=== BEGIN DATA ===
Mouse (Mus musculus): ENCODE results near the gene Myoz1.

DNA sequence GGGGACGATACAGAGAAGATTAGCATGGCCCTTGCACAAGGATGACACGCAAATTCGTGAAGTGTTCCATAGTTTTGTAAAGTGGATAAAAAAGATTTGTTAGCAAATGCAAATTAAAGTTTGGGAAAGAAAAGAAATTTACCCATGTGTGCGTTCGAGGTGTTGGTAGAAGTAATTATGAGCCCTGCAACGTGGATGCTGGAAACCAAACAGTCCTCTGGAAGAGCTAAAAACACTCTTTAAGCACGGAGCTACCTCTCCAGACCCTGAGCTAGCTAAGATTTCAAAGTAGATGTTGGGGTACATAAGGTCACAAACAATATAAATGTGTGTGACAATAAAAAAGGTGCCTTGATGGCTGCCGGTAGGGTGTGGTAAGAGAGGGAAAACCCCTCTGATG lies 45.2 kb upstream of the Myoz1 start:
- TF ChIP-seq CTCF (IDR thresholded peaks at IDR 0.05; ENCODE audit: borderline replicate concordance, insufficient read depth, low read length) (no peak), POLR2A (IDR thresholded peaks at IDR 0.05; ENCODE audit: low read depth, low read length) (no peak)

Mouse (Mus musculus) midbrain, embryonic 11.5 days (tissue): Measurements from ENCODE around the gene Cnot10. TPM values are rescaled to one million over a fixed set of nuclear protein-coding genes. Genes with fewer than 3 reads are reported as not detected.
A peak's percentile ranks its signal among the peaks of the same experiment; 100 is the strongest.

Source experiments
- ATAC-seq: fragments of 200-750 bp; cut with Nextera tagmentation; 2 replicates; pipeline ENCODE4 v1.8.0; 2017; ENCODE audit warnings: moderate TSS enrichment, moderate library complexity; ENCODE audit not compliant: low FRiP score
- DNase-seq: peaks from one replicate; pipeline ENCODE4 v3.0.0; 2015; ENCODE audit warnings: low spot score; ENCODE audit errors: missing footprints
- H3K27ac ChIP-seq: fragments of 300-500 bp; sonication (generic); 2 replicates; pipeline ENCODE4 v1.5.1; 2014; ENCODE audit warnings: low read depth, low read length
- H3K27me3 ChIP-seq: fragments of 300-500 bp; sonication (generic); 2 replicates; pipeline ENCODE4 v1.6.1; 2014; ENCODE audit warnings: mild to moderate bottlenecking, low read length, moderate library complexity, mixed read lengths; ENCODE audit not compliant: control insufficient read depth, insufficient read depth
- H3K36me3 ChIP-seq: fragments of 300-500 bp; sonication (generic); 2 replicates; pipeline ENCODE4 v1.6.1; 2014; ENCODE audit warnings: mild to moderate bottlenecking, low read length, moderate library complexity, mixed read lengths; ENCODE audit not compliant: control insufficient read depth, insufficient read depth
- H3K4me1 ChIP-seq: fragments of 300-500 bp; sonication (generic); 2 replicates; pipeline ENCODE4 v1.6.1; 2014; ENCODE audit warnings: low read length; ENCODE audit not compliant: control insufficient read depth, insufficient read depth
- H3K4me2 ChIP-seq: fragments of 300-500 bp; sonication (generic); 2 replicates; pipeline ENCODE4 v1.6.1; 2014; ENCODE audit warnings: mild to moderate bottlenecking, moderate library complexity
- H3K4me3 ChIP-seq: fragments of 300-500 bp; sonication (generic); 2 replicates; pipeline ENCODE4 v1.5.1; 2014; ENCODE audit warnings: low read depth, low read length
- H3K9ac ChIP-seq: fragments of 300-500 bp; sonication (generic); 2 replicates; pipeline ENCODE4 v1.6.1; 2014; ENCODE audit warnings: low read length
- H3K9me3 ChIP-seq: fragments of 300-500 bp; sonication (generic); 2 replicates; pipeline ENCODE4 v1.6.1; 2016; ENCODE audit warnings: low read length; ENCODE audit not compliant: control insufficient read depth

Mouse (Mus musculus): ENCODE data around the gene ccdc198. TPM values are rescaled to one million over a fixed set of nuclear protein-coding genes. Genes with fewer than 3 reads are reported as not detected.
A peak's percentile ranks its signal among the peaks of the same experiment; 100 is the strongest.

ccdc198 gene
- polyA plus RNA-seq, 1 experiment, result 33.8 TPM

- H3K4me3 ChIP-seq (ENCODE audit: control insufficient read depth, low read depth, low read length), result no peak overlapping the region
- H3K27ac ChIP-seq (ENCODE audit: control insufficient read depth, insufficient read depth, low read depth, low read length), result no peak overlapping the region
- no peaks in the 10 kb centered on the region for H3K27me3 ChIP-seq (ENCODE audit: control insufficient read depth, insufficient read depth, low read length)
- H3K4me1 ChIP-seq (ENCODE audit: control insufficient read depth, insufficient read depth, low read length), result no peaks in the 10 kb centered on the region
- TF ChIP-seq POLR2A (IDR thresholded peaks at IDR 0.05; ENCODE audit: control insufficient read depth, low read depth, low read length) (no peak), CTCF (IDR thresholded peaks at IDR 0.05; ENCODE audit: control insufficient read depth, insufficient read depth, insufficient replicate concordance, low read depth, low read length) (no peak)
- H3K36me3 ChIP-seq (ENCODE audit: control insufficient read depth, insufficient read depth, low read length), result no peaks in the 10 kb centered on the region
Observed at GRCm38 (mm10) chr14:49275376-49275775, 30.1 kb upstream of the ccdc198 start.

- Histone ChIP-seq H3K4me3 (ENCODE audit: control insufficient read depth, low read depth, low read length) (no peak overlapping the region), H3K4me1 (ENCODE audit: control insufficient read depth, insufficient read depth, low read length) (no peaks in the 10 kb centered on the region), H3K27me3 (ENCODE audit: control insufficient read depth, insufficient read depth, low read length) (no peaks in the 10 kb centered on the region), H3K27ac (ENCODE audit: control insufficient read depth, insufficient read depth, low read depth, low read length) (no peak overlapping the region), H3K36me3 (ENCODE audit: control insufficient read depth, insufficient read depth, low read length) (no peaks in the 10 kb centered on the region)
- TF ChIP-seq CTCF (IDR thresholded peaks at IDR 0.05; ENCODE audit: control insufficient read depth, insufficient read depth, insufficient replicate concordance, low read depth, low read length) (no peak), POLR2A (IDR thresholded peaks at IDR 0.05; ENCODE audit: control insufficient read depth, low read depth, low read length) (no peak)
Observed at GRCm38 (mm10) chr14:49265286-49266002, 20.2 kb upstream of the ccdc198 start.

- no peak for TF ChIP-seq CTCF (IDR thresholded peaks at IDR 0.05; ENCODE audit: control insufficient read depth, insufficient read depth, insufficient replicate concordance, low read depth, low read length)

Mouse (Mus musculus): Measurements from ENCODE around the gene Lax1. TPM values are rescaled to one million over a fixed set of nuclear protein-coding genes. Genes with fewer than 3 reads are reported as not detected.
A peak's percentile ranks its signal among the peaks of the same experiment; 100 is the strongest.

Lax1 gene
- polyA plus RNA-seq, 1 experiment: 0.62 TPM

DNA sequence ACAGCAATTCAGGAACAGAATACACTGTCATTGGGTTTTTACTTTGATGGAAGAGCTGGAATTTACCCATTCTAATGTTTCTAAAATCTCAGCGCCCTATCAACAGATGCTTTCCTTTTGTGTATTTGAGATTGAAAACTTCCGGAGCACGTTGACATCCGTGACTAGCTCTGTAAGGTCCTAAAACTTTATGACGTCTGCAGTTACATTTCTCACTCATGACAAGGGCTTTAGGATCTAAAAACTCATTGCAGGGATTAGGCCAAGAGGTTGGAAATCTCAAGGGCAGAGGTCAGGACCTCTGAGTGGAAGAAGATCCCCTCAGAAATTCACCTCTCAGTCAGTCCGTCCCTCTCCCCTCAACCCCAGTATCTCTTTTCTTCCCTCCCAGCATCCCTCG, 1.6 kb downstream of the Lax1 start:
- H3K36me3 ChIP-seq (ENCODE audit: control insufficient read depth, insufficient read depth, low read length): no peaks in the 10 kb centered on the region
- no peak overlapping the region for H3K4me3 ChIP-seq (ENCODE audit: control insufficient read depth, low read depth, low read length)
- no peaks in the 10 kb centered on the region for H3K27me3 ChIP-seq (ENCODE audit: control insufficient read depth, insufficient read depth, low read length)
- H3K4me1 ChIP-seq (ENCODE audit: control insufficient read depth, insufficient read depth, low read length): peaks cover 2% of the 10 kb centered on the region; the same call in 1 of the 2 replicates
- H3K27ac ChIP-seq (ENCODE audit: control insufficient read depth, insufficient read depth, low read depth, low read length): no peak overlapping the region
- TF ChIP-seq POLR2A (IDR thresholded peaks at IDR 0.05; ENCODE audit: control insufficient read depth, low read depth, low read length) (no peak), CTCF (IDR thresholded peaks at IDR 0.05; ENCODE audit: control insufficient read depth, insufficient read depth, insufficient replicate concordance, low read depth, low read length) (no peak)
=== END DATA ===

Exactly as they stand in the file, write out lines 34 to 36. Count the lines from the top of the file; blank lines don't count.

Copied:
Lax1 gene
- polyA plus RNA-seq, 1 experiment: 0.62 TPM

DNA sequence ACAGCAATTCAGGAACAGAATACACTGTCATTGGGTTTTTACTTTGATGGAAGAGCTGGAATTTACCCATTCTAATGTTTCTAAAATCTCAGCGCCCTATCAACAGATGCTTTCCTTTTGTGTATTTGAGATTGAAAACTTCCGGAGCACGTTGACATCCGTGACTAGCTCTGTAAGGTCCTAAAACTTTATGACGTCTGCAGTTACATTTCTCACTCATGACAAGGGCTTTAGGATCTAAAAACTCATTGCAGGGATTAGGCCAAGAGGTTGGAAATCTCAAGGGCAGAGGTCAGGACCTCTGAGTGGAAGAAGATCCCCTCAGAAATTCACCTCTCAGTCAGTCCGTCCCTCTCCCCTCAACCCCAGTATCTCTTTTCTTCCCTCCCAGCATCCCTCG, 1.6 kb downstream of the Lax1 start: